The terror attack on Israel has been a revealing moment for the identity-obsessed left, says Helen Lewis in The Atlantic. Chicago’s Black Lives Matter chapter posted a picture of a paraglider, appearing to celebrate the gunmen who descended on a music festival from the air. Groups like Queers for Palestine have had to be reminded that being queer in Palestine is “difficult and dangerous”. Progressive activists often denounce policies they dislike as “violence”, even “genocide”. But confronted with “real violence by genocidal terrorists”, many are sticking up for Hamas. The problem is that the “intersectional” left has morphed into a “crude tallying of oppression points” and a belief that social justice struggles “fit neatly together”, with the marginalised on one side and the powerful on the other. This cartoon morality cannot deal with the complexity of real life, where we are all, in Jean-Paul Sartre’s phrase, “half victims, half accomplices”.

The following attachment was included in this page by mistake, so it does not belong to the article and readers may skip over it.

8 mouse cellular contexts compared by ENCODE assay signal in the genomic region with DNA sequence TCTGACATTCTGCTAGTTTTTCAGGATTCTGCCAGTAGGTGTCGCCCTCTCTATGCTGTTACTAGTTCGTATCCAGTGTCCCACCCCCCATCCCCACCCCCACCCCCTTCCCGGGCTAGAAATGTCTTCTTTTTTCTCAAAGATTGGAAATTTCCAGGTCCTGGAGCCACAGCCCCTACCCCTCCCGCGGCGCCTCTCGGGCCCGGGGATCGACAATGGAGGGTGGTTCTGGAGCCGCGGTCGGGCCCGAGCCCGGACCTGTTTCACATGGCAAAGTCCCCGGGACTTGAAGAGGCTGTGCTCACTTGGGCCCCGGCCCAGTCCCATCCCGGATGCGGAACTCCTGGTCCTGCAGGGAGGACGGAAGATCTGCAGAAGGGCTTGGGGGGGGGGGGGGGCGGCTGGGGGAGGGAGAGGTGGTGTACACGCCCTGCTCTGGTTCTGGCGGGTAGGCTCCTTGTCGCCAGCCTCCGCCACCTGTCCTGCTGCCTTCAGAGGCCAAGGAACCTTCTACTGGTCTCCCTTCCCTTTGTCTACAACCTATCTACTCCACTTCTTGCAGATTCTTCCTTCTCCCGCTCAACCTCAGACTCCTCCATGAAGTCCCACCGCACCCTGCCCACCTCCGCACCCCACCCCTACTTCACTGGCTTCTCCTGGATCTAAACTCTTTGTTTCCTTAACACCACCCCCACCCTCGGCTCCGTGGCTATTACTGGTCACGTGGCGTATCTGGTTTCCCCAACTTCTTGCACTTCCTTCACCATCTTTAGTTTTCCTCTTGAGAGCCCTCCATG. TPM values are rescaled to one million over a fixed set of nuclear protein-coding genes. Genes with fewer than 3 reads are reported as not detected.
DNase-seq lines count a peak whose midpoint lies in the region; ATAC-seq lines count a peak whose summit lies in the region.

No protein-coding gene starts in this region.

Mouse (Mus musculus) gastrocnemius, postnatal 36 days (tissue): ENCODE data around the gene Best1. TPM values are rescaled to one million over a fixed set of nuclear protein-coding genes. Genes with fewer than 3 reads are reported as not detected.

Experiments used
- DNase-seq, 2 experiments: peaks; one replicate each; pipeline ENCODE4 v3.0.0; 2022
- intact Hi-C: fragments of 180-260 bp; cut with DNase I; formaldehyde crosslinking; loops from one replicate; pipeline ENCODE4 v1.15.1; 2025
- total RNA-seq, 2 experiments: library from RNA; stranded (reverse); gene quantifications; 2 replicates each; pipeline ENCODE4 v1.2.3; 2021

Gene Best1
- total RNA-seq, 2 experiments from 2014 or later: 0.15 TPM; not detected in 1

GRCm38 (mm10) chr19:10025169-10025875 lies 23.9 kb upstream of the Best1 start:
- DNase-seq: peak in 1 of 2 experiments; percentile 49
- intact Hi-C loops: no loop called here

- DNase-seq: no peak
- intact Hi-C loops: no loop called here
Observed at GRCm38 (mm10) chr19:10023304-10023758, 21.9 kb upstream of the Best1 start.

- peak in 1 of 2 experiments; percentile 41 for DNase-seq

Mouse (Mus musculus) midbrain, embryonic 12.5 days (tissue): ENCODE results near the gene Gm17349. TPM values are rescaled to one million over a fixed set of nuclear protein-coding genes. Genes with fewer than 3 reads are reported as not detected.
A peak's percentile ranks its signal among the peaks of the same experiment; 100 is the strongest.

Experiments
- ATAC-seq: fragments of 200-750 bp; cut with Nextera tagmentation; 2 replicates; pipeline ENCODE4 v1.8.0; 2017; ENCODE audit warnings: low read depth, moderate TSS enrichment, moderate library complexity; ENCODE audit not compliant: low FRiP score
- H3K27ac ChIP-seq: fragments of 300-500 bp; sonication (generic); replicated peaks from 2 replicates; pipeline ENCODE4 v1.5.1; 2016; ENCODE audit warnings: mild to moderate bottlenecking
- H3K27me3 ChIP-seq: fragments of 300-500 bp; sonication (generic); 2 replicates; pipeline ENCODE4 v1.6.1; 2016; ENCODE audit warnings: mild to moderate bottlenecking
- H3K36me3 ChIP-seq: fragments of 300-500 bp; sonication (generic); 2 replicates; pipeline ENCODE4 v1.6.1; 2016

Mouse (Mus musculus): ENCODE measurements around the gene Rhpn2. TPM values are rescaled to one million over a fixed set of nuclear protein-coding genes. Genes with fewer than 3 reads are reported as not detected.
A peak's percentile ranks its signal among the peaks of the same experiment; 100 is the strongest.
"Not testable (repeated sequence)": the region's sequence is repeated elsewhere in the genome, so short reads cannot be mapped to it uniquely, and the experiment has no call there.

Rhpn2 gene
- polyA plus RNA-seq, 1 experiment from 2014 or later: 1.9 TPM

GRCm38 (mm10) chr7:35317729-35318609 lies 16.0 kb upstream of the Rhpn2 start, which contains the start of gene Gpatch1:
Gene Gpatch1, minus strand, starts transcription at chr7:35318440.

There’s something else going on, says Mary Harrington in UnHerd. Leftists view Israel as “a proxy for American geopolitical hegemony” – and, more specifically, as the purest possible example of the failures of Washington’s “nation-building”. To some extent, they’re right. The US was instrumental in the establishment of the state of Israel in 1948 and has since provided it with considerable financial assistance. As such, the Jewish homeland stands as the most potent symbol of America’s “strange cocktail of high idealism, reach and ruthlessness” – and its ability to “reshape the world in its own image”. So when you hear Jeremy Corbyn and friends complaining about Israel’s “settler colonialism”, they’re really talking about the US. They think “a defeat for Israel is a defeat for America” – and if a great many Jews have to be “sacrificed in pursuit of that noble goal”, so be it.